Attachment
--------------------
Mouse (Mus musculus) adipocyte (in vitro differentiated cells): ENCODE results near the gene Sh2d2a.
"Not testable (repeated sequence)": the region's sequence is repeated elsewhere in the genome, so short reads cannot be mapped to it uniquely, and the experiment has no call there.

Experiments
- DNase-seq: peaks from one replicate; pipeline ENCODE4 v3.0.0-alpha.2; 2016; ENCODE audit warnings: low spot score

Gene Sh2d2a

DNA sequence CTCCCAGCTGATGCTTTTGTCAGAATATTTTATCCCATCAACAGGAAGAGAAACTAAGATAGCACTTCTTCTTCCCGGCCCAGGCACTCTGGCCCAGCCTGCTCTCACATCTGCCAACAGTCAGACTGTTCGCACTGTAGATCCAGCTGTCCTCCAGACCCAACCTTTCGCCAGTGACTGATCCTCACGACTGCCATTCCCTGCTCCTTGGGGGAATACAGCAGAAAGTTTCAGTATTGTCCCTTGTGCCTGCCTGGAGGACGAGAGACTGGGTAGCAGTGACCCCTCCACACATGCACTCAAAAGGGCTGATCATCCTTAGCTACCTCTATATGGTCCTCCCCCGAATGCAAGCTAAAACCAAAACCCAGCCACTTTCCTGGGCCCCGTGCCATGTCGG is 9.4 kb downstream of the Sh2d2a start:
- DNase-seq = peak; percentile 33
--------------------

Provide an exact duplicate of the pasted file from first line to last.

Mouse (Mus musculus) adipocyte (in vitro differentiated cells): ENCODE results near the gene Sh2d2a.
"Not testable (repeated sequence)": the region's sequence is repeated elsewhere in the genome, so short reads cannot be mapped to it uniquely, and the experiment has no call there.

Experiments
- DNase-seq: peaks from one replicate; pipeline ENCODE4 v3.0.0-alpha.2; 2016; ENCODE audit warnings: low spot score

Gene Sh2d2a

DNA sequence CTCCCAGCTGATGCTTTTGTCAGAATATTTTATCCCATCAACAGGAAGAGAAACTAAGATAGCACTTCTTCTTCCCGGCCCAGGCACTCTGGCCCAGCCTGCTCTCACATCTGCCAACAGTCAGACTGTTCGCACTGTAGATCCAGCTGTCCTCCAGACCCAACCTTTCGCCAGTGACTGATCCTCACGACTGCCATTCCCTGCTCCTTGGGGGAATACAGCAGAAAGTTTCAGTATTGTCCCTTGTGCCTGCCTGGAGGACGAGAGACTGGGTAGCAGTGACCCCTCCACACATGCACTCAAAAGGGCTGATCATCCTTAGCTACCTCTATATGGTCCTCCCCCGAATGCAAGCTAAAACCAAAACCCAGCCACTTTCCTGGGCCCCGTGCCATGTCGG is 9.4 kb downstream of the Sh2d2a start:
- DNase-seq = peak; percentile 33